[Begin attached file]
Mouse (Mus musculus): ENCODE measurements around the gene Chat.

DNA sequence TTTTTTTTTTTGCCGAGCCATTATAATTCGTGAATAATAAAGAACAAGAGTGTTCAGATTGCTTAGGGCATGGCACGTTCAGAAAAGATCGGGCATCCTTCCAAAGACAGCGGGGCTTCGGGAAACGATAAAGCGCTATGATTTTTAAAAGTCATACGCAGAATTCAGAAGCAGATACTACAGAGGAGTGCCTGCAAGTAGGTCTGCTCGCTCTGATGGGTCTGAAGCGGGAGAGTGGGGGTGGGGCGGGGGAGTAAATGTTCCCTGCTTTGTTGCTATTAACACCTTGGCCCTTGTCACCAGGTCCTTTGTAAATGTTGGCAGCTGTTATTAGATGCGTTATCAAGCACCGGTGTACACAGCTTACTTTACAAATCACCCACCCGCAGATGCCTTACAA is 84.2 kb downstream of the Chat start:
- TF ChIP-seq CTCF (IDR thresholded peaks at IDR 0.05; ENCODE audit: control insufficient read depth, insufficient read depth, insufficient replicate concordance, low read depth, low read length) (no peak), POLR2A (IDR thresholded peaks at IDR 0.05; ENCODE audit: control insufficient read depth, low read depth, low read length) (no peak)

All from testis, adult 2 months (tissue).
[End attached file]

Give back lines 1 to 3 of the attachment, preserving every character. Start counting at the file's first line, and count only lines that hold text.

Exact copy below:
Mouse (Mus musculus): ENCODE measurements around the gene Chat.

DNA sequence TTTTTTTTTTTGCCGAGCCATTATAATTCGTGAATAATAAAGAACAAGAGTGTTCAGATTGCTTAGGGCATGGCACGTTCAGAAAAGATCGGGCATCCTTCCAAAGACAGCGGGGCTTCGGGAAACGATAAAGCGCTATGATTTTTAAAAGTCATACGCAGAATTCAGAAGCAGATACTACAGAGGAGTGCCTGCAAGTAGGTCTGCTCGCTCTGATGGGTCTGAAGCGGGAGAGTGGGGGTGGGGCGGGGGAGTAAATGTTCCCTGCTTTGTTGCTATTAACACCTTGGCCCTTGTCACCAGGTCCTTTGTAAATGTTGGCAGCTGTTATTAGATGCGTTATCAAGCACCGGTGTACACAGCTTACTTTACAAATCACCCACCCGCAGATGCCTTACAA is 84.2 kb downstream of the Chat start:
- TF ChIP-seq CTCF (IDR thresholded peaks at IDR 0.05; ENCODE audit: control insufficient read depth, insufficient read depth, insufficient replicate concordance, low read depth, low read length) (no peak), POLR2A (IDR thresholded peaks at IDR 0.05; ENCODE audit: control insufficient read depth, low read depth, low read length) (no peak)